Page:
In a fresh sign of banks' relentless pursuit of fee income, Comerica Inc. has begun selling insurance throughout its Michigan branch network.

The $31.6 billion-asset banking company, based in Detroit, kicked off sales of life, disability, and long-term care insurance last month at 290 branches.

Comerica is also looking at state laws in three of its other markets - California, Illinois, and Texas - to see if the effort can be expanded, according to Andrea Martin, a managing director of the Michigan bank.

Comerica joins a string of major banks that are adding life insurance to their retail product mix. Among those already selling insurance are Chase Manhattan Corp., Chemical Banking Corp., and Keycorp. And National Westminster Bank plans to begin offering such products in 34 New York-area branches next month.

Though such efforts are still in their infancy, industry observers believe more banks will follow suit.

"There's going to be a learning curve, but life insurance will absolutely become fully integrated within a few years," said Valerie Jordan, president of Jordan & Jordan, a Belchertown, Mass., insurance consulting firm.

Comerica's Ms. Martin, who oversees both insurance and brokerage activities at the bank, said the insurance effort should be a strong complement to an already vigorous investment products program.

"Mutual funds and annuities were our natural first step, and insurance is appropriate as our second," Ms. Martin said. "It's clear that banks need these products if they're going to compete with other financial service providers."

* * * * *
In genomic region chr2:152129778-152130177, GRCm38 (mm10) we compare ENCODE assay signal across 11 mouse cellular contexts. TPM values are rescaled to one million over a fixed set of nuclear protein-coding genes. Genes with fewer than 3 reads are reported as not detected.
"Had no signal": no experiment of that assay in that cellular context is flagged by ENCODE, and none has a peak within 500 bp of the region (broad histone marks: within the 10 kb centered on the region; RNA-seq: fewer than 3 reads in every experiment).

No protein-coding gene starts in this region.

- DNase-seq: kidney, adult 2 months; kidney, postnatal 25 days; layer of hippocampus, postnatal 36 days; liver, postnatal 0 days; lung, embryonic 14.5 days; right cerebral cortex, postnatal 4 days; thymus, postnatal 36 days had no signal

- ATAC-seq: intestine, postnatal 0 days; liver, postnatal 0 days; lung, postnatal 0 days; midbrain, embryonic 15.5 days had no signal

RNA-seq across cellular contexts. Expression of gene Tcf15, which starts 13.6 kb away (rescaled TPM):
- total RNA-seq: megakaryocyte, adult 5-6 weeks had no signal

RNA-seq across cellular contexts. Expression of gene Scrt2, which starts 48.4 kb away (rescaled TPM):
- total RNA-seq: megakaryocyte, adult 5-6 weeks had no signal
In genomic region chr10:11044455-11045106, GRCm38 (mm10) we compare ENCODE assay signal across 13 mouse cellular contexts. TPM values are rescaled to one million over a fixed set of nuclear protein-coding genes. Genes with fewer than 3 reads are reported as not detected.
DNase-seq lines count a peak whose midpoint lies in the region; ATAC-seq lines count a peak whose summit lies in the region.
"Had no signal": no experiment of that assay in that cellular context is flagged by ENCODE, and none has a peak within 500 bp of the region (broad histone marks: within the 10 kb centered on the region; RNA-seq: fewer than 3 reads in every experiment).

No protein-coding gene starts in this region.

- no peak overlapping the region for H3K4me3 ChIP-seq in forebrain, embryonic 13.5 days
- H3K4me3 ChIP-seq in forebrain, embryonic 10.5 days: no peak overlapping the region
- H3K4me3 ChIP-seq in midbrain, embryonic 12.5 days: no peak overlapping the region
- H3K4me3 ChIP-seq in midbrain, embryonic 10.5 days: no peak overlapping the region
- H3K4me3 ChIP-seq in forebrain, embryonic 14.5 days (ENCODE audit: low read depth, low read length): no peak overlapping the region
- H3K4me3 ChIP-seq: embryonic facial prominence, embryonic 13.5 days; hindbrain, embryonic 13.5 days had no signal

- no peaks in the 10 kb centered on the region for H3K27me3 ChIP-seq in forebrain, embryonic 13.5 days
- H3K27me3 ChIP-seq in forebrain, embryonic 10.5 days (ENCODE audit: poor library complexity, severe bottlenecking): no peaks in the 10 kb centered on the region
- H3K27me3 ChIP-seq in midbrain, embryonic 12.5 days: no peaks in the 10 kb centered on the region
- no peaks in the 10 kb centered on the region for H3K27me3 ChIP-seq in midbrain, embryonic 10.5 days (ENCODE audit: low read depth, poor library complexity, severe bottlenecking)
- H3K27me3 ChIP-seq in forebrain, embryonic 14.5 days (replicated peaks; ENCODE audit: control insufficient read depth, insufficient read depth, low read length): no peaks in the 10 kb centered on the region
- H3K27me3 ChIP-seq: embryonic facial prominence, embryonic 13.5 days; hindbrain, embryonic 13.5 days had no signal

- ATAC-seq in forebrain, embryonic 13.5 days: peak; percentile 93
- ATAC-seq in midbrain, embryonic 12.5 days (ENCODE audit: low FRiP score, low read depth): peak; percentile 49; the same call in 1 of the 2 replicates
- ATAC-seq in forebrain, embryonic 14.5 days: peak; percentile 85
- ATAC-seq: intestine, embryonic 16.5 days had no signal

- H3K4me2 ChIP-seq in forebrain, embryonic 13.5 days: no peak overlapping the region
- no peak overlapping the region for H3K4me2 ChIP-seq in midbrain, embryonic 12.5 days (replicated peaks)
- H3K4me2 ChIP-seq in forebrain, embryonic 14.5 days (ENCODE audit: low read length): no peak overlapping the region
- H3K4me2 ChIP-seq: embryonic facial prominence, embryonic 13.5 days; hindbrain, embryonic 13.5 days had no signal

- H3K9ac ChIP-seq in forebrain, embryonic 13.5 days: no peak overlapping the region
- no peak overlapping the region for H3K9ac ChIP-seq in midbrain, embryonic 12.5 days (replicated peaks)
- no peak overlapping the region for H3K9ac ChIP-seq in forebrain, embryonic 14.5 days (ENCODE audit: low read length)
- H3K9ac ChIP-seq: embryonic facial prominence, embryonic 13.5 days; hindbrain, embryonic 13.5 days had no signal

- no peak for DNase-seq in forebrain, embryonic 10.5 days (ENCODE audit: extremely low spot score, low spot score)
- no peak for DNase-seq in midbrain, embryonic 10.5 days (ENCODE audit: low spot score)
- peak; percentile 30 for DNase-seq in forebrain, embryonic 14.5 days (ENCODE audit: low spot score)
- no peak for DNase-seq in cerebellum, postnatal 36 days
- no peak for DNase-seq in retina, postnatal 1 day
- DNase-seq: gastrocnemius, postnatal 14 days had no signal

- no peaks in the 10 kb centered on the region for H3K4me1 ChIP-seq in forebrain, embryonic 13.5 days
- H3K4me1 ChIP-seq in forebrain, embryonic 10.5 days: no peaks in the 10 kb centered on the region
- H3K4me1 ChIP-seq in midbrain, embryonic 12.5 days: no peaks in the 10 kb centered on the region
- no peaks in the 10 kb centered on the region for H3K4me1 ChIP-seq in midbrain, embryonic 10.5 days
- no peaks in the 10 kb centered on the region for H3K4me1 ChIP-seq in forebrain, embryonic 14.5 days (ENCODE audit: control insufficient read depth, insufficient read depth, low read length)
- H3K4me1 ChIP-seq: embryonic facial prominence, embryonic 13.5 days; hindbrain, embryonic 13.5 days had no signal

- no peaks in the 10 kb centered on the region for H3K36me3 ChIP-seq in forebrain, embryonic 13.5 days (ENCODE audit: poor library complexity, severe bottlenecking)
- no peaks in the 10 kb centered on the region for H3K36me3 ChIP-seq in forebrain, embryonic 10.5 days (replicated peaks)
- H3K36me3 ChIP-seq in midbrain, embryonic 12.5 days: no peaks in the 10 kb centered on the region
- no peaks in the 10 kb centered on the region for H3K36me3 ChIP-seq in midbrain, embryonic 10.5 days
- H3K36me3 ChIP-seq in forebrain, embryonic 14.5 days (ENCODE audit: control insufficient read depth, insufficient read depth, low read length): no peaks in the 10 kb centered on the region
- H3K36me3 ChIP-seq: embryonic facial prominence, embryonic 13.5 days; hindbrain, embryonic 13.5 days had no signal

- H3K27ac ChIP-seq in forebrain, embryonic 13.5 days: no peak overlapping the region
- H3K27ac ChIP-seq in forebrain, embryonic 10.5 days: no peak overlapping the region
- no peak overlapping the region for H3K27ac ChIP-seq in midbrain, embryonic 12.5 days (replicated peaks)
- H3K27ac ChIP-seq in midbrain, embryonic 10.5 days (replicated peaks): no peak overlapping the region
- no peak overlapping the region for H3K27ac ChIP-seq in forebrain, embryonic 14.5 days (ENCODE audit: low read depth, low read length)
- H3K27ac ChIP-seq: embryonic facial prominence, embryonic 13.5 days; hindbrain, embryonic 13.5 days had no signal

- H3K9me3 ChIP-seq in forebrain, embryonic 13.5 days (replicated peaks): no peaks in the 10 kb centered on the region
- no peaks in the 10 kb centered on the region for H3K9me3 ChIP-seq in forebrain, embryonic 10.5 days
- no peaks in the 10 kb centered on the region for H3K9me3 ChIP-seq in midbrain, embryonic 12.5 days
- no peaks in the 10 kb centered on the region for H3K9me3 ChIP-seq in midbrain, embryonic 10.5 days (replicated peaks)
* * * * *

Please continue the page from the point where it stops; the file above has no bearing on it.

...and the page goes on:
Entering the insurance business is a sticky matter for banks, however. Laws governing bank insurance powers vary widely from state to state.

Comerica is making its push in Michigan in the wake of a state Supreme Court decision last year that said that banks can own insurance agencies. But other states have been far more restrictive.

For instance, Ms. Martin said, Comerica has no plans to enter the insurance business in Florida, where it operates several private banking offices, because of that state's laws against bank insurance activities.

She said Comerica's decision to lie low in Florida was reinforced last week, when a federal appeals court ruled that state law supersedes the National Bank Act on the issue of bank insurance powers. The decision appears to clear the way for Florida's insurance department to force Barnett Banks to divest an insurance agency it purchased last year.

Despite such setbacks, banks clearly see great promise in the insurance business.

Because banks have large branch networks and loyal customers, they are well positioned to capture a large chunk of insurance business, said Robert K. Gallman, a vice president at Chase.

"Banks will continue to grow significantly at the expense of traditional agents and brokers," Mr. Gallman told a bank insurance conference recently.

A key attraction for banks, quite clearly, is income potential. Ms. Jordan said earnings from life insurance can surpass gains from mutual funds and annuities because life insurance is structured to supply ongoing commissions.

But she warned that insurance sales aren't a slam dunk. It can take three or more sessions to close a sale with a client, versus a single meeting for many mutual fund sales, Ms. Jordan said.

Still, she said, banks have a natural advantage in wooing clients: "A lot of people have a need for life insurance and don't have an insurance agent - but they have a banker."

Comerica's sales program kicked off with 25 sales representatives.

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